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Utility of mean platelet volume to predict the prevalence of coronary artery disease on coronary angiography in patients with stable angina

Lin, Yangyi*; Chen, Xia*; Xu, Xiangdong

doi: 10.1097/MCA.0000000000000747
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Background Approximately 50% of patients with stable angina have coronary artery disease (CAD) on coronary angiography. The mean platelet volume (MPV) has been proposed as a marker that reflects platelet size and reactivity. This study investigated the predictive value of high MPV in patients with stable angina for diagnosing stable CAD.

Patients and methods A total of 491 patients with chest pain who underwent selective coronary angiography for suspected CAD were enrolled. The patients were divided into the CAD group and non-CAD group according to angiography. All demographic, laboratory, and angiographic data were collected.

Results Patients with MPV in the highest tertile were more likely to have CAD (66.9 vs. 51.0 vs. 35.7% for the highest, middle, and lowest tertiles; P=0.001), had lower platelet counts (186±48 vs. 199±52 vs. 223±63; P<0.001), and had higher hemoglobin A1c levels (6.8±1.5 vs. 6.5±1.5 vs. 6.2±1.1; P<0.001). MPV had a positive correlation with hemoglobin A1c (r=0.16; P<0.001). Patients with CAD (n=248) had higher MPV than those without CAD (n=243) (11.0±1.0 vs. 10.5±0.9; P<0.001). MPV was an independent predictor of CAD in patients with stable angina, with an adjusted odds ratio of 1.820 (95% confidence interval: 1.453–2.279; P<0.001).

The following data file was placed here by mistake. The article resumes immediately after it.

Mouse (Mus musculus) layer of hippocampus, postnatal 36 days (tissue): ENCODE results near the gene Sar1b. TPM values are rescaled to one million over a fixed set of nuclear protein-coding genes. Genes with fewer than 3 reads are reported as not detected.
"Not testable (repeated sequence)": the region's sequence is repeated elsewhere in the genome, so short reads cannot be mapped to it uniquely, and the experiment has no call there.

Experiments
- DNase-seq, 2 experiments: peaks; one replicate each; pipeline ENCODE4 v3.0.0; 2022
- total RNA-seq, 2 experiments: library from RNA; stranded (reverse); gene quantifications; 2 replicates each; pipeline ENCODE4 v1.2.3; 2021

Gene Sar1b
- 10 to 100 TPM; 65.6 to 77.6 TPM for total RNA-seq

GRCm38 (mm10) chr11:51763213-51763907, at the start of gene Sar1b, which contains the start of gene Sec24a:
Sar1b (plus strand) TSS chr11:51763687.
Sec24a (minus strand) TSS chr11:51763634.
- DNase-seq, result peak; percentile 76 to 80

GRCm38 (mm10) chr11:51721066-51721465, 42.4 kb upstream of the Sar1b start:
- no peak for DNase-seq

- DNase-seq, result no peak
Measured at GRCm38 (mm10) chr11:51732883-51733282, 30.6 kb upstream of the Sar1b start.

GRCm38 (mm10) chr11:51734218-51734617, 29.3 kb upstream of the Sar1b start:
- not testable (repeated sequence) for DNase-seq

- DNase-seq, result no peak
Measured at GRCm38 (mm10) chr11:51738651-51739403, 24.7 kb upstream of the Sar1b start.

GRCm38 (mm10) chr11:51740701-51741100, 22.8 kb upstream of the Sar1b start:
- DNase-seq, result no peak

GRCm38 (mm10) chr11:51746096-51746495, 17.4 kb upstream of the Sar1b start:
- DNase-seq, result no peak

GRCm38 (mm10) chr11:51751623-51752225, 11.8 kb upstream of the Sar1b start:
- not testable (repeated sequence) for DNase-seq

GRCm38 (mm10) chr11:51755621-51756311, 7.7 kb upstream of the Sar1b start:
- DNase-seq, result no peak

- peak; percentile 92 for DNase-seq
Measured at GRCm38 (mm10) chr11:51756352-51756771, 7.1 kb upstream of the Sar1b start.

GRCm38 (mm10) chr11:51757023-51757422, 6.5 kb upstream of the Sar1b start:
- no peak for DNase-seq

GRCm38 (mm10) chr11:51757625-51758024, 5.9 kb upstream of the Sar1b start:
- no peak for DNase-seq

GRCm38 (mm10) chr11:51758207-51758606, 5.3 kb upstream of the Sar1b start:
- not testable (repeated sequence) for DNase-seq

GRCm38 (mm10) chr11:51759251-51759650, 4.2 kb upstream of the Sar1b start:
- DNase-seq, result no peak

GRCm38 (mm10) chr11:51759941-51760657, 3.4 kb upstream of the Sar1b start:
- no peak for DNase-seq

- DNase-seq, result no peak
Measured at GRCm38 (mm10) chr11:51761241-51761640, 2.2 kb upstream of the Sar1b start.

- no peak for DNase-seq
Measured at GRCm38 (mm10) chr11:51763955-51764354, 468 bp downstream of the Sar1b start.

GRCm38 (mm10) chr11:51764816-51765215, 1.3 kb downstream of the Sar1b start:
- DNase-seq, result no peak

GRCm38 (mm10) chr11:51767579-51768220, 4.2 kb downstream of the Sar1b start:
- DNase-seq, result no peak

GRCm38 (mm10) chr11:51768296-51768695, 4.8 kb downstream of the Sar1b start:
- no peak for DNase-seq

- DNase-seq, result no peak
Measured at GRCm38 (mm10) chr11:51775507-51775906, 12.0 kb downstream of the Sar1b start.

Conclusion The presence of high MPV predicts the prevalence of CAD on coronary angiography in patients with stable angina, and this result may ultimately reduce unnecessary invasive coronary angiography.

Department of Cardiology, Jiading District Central Hospital Affiliated Shanghai University of Medical and Health Sciences, Shanghai, China

* Yangyi Lin and Xia Chen contributed equally to the writing of this article.

Correspondence to Xiangdong Xu, MD, Department of Cardiology, Jiading District Central Hospital Affiliated Shanghai University of Medical and Health Sciences, Shanghai 200018, China Tel: +86 216 607 3213; fax: +86 216 607 3325; e-mail: xuxiangdong8416@163.com

Received January 12, 2019

Received in revised form February 1, 2019

Accepted March 24, 2019

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